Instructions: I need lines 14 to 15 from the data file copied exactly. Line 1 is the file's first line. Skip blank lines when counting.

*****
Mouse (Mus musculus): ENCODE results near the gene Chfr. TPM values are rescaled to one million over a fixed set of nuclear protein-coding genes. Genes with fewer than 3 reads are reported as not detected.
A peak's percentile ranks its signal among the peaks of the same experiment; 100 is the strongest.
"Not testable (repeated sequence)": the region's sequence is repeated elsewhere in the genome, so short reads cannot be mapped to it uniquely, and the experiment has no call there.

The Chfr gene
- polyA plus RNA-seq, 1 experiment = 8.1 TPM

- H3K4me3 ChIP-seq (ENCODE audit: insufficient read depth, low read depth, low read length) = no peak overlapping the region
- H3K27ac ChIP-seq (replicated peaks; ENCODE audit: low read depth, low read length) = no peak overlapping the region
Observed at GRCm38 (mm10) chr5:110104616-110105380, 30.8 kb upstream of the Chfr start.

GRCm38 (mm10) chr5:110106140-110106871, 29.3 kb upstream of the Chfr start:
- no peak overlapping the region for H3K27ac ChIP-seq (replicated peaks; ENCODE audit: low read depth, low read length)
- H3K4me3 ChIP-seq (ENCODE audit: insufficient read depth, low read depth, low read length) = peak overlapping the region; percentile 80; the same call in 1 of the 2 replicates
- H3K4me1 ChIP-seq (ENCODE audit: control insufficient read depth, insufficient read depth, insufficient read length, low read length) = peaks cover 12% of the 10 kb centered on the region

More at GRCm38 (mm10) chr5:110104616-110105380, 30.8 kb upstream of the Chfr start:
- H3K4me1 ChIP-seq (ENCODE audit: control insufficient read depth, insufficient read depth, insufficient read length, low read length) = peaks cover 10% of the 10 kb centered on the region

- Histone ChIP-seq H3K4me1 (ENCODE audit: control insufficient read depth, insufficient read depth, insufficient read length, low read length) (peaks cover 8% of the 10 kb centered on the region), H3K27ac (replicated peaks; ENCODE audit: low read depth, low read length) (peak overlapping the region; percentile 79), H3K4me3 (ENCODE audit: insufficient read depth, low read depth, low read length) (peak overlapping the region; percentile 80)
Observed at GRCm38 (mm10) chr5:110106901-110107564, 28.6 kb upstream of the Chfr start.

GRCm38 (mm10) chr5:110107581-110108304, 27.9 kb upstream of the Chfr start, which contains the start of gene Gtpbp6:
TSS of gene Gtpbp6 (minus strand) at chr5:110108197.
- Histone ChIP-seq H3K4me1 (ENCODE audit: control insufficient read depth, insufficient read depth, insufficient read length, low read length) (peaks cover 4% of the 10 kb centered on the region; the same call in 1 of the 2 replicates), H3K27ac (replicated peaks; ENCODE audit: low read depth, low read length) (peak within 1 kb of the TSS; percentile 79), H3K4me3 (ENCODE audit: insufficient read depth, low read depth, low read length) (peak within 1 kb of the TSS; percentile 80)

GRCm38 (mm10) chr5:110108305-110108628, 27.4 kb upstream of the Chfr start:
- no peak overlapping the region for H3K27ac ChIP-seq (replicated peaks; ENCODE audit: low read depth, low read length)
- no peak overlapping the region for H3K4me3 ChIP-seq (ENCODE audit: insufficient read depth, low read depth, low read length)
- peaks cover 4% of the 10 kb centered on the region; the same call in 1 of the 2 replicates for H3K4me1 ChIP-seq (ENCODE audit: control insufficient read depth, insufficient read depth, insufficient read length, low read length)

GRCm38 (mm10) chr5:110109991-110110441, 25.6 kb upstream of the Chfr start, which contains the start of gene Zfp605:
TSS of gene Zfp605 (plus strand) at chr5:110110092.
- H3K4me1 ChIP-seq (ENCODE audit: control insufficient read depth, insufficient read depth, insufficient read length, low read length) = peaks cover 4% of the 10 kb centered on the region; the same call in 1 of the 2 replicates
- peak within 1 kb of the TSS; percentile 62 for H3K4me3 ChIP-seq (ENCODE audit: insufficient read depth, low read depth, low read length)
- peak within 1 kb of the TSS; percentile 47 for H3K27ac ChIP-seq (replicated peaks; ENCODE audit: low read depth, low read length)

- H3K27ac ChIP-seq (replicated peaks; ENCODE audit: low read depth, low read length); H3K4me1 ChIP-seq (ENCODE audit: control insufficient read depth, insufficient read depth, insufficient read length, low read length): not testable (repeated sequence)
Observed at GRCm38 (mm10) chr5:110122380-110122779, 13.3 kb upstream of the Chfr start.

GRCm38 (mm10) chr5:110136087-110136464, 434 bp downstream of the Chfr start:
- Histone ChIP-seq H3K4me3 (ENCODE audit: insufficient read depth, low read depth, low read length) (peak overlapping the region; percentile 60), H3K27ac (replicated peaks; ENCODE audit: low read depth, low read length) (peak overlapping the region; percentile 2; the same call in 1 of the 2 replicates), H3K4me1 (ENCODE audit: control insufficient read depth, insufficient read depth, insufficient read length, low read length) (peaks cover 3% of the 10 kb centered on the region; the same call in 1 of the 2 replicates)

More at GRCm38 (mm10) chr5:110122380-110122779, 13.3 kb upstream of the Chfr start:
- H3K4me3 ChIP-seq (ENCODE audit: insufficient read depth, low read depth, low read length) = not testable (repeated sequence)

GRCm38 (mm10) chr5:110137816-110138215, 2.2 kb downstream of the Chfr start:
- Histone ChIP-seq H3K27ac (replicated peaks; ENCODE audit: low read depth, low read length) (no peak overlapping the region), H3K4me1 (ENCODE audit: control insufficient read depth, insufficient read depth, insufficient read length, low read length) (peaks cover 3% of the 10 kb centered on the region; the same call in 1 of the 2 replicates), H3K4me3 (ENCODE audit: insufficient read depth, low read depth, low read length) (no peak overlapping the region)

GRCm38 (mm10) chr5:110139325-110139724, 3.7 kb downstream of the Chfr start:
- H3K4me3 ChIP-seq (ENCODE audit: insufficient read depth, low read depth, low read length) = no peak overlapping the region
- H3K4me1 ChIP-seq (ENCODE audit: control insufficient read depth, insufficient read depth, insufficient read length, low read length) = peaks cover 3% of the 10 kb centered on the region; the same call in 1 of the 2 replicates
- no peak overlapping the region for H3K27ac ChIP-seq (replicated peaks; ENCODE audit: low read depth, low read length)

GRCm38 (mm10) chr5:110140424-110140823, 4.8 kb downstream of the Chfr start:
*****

- H3K4me1 ChIP-seq (ENCODE audit: control insufficient read depth, insufficient read depth, insufficient read length, low read length) = peaks cover 10% of the 10 kb centered on the region

- Histone ChIP-seq H3K4me1 (ENCODE audit: control insufficient read depth, insufficient read depth, insufficient read length, low read length) (peaks cover 8% of the 10 kb centered on the region), H3K27ac (replicated peaks; ENCODE audit: low read depth, low read length) (peak overlapping the region; percentile 79), H3K4me3 (ENCODE audit: insufficient read depth, low read depth, low read length) (peak overlapping the region; percentile 80)